Yesterday I heard Catherine Murray-Rust give a keynote at the Georgia Knowledge Repository workshop. She used the phrase, and I think I transcribed this correctly, "provisioning of knowledge" when describing the activities that institutional repositories can do. That phrase reminded me about a recent discussion on a mailing list (I can't find it now) where people were seeking short definitions of what it is that libraries do. I think I have a new one: in your knowledge journey, libraries are your provisioner, quartermaster, and curator of resources.
pro·vi·sion \prə-ˈvi-zhən\ : to supply with needed materials (as food) ((Provision, Free Merriam-Webster Dictionary, accessed 10-Sep-2012))
This word makes me think of the task of setting up a ship for a long ocean voyage in the middle ages. Water, food, cloth, wax, tar -- anything that would be needed. And that is one of the first things that libraries do. In the recent history of the profession I think the nearest analog would be just-in-case purchasing plans to put items on the shelf. Now it is a little more fluid -- we seek to have the right e-journal subscriptions, e-book packages, and databases for our scholars, and those can change over time.
Integral here is the tension between over-provisioning and under-provisioning. Are we collecting content that will never be used? Are we not collecting and making available the content that is needed? Or are we getting it just right.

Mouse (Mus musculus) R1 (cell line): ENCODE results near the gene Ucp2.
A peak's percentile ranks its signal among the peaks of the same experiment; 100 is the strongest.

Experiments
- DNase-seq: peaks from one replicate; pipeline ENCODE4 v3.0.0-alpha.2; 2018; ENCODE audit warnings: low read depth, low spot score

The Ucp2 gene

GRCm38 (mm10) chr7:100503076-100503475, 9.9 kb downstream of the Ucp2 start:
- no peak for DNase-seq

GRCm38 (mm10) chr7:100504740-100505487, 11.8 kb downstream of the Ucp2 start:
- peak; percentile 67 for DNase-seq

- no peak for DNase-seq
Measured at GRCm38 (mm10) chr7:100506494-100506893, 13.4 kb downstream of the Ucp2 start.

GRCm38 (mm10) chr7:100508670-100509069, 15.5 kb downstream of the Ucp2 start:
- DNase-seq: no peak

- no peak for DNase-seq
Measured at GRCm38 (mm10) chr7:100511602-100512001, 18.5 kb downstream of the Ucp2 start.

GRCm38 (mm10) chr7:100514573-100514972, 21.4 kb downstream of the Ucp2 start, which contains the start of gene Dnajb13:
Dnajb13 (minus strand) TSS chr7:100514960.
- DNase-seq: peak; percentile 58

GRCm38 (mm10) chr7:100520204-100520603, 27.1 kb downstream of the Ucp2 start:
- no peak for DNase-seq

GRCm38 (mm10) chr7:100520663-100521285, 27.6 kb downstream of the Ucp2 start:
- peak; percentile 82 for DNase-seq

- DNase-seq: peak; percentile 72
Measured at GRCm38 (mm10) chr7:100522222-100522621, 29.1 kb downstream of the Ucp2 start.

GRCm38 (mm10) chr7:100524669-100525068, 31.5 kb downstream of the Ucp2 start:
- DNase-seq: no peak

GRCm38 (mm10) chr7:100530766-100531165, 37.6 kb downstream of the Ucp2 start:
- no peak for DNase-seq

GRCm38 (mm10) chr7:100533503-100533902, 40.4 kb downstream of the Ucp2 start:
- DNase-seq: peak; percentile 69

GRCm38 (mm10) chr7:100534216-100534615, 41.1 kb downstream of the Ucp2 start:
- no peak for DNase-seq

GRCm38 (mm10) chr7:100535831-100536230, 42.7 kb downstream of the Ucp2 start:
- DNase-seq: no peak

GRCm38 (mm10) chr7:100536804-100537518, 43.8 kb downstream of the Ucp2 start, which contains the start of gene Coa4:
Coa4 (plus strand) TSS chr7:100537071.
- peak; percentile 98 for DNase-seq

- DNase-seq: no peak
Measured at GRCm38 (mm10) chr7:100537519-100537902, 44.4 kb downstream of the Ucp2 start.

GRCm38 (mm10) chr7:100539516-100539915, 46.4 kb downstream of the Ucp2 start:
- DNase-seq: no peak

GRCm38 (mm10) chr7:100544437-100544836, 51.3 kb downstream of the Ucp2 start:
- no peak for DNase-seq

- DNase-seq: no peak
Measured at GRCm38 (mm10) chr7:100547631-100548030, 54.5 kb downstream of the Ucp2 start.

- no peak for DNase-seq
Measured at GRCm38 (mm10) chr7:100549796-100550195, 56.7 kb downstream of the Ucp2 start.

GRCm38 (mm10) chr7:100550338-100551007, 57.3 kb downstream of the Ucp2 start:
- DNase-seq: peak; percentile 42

quar·ter·mas·ter \ˈkwȯ(r)-tər-ˌmas-tər\ : an army officer who provides clothing and subsistence for a body of troops ((Quartermaster, Free Merriam-Webster Dictionary, accessed 10-Sep-2012))
Making it easy to get to content. To be with you along the journey to help you get what you need at just the right time. This used to be a very hands-on activity -- anyone remember mediated Dialog searching? The trends now towards self-service, or disintermediation, means that our systems have to be set up for users to serve themselves from our stores of content. But we have to have the right systems in place and put them where scholars can easily use them.
cu·ra·tor \ˈkyu̇r-ˌā-tər, kyu̇-ˈrā-, ˈkyu̇r-ə-\ : one who has the care and superintendence of something ((Curator, Free Merriam-Webster Dictionary, accessed 10-Sep-2012))
In addition to gathering resources and making them available to the scholar at the right place and time, we are also interested results and the major intermediary outputs of the research. We have a vested interest in ingesting the publishable results from research -- if only to make them available to other scholars as the provisions on their journeys. We are also a suitable home for the datasets, conference proceedings, reports and other artifacts of the research process as granting agencies increasingly require these to be made available to subsequent researches as well.
Does this opening line to an elevator pitch about libraries -- at least academic libraries -- make sense to anyone else?